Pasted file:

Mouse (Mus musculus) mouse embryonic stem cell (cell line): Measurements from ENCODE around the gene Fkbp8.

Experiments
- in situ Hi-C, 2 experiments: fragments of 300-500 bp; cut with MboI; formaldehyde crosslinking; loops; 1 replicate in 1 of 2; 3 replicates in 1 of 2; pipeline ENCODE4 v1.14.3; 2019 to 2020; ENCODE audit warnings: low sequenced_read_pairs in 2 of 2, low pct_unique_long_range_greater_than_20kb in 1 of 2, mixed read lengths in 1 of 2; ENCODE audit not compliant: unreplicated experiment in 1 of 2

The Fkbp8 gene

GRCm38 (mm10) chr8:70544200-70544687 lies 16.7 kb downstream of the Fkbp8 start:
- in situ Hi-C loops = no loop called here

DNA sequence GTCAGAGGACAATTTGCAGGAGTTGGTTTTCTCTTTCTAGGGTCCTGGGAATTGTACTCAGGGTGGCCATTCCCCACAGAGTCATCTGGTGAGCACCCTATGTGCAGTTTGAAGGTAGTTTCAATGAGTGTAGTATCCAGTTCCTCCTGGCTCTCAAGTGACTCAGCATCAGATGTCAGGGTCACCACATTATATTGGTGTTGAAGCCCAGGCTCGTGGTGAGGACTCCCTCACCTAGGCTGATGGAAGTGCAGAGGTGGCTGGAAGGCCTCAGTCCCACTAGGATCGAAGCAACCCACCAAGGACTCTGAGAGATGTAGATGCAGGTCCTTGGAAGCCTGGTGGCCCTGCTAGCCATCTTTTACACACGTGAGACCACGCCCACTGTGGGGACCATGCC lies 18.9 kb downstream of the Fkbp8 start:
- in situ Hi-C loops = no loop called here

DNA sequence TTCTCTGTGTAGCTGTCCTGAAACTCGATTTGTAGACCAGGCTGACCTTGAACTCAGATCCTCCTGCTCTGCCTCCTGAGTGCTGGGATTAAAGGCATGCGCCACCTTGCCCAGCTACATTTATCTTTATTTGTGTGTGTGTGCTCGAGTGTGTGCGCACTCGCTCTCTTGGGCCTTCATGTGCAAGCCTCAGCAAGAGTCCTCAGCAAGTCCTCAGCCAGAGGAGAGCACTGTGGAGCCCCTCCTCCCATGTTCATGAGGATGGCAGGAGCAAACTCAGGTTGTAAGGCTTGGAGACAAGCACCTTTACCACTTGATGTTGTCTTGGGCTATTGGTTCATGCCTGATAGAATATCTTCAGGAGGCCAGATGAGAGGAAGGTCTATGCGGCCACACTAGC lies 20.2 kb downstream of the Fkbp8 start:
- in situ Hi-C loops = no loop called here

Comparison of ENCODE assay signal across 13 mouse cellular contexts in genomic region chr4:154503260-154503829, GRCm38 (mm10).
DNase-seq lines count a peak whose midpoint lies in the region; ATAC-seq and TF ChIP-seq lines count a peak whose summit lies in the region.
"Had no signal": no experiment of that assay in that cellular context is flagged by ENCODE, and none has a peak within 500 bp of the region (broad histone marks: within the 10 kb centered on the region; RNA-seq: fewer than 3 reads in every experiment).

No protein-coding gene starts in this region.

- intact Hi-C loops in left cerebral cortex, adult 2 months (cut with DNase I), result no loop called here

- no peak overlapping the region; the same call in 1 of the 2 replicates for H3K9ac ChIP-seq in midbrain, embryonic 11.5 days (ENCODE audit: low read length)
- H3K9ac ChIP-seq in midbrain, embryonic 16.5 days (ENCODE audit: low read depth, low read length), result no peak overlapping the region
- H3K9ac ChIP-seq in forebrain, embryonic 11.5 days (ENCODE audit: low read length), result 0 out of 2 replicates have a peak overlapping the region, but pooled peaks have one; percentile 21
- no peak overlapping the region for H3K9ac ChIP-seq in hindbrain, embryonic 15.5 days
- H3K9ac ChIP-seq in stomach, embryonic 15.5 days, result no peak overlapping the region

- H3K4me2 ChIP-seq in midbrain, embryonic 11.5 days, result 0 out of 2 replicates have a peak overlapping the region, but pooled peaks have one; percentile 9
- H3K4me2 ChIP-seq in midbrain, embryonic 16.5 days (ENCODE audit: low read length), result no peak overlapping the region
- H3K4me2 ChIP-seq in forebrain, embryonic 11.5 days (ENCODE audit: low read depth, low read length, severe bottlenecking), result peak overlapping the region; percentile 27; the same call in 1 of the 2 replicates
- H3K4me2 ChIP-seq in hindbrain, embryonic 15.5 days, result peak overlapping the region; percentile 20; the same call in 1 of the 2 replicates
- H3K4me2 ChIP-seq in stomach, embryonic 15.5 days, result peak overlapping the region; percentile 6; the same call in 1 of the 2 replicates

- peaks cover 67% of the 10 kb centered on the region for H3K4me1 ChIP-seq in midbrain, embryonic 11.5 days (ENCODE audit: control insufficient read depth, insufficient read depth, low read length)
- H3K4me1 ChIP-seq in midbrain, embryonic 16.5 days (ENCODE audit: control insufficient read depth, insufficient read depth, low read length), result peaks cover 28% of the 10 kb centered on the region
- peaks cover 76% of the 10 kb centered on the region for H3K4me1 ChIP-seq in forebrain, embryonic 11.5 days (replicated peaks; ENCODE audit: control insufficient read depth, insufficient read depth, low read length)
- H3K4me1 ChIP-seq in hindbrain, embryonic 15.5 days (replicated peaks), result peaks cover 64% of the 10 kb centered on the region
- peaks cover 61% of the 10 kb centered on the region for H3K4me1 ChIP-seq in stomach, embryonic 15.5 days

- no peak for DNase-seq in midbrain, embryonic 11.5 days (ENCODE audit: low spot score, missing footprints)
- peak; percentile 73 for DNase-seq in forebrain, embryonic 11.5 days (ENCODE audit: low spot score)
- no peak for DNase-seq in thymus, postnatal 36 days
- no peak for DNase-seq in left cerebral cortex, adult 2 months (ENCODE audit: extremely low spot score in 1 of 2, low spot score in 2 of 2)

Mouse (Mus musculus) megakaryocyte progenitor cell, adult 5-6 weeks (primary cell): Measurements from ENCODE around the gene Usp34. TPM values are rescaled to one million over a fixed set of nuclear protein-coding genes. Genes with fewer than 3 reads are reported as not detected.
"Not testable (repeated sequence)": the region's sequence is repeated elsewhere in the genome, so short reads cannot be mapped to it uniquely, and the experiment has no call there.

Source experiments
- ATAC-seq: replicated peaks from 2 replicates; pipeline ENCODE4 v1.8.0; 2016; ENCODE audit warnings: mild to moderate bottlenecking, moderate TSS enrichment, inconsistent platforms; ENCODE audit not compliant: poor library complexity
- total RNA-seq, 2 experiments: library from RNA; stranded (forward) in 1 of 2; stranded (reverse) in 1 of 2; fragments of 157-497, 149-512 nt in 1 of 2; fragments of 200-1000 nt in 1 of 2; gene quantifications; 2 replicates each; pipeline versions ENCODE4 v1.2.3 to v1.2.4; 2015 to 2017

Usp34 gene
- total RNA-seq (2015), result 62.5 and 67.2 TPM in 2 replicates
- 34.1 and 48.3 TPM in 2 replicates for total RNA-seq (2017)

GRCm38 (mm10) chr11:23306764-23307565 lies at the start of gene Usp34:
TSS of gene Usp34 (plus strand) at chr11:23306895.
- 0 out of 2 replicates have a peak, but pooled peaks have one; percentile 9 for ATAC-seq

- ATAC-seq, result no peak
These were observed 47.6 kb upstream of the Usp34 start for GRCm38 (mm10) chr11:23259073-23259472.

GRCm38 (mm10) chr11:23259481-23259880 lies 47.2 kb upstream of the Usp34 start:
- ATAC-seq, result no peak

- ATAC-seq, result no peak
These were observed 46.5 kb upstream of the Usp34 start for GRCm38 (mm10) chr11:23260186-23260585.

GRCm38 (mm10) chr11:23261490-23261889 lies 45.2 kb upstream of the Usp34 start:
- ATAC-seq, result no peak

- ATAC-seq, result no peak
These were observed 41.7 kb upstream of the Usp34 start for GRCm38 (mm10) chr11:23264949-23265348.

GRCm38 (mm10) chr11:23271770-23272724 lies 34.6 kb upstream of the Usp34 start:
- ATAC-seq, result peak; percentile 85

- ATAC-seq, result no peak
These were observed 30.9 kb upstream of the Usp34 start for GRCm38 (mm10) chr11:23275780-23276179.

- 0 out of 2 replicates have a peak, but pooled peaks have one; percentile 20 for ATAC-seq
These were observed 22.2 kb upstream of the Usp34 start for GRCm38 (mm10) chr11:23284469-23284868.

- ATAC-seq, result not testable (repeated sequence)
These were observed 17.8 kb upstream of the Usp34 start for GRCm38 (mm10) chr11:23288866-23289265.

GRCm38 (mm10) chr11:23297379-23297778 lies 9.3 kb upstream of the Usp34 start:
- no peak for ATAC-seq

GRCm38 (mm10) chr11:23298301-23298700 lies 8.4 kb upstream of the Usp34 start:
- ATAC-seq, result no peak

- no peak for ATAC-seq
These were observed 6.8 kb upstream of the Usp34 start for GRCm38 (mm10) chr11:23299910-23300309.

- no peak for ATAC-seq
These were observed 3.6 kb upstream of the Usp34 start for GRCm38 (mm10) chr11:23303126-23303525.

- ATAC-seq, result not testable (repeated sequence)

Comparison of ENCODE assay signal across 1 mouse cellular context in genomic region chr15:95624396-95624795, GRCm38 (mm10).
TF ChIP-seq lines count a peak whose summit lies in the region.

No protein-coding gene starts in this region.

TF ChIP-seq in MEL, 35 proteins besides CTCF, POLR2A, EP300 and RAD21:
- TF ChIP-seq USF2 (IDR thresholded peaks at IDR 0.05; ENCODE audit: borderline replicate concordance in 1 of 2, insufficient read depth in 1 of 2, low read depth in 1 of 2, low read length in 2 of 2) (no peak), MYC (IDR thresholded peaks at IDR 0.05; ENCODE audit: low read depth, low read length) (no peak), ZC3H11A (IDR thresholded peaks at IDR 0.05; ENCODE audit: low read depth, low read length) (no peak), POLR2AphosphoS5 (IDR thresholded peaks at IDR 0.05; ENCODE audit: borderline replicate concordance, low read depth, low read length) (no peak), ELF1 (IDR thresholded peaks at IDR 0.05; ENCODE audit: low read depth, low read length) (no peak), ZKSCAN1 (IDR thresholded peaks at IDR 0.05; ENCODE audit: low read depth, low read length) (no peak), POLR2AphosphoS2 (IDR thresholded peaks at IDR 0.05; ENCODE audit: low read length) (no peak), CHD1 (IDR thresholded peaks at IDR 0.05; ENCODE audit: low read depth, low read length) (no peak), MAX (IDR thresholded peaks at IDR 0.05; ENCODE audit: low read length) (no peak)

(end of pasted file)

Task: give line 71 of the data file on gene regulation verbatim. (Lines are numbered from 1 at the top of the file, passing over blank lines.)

These were observed 3.6 kb upstream of the Usp34 start for GRCm38 (mm10) chr11:23303126-23303525.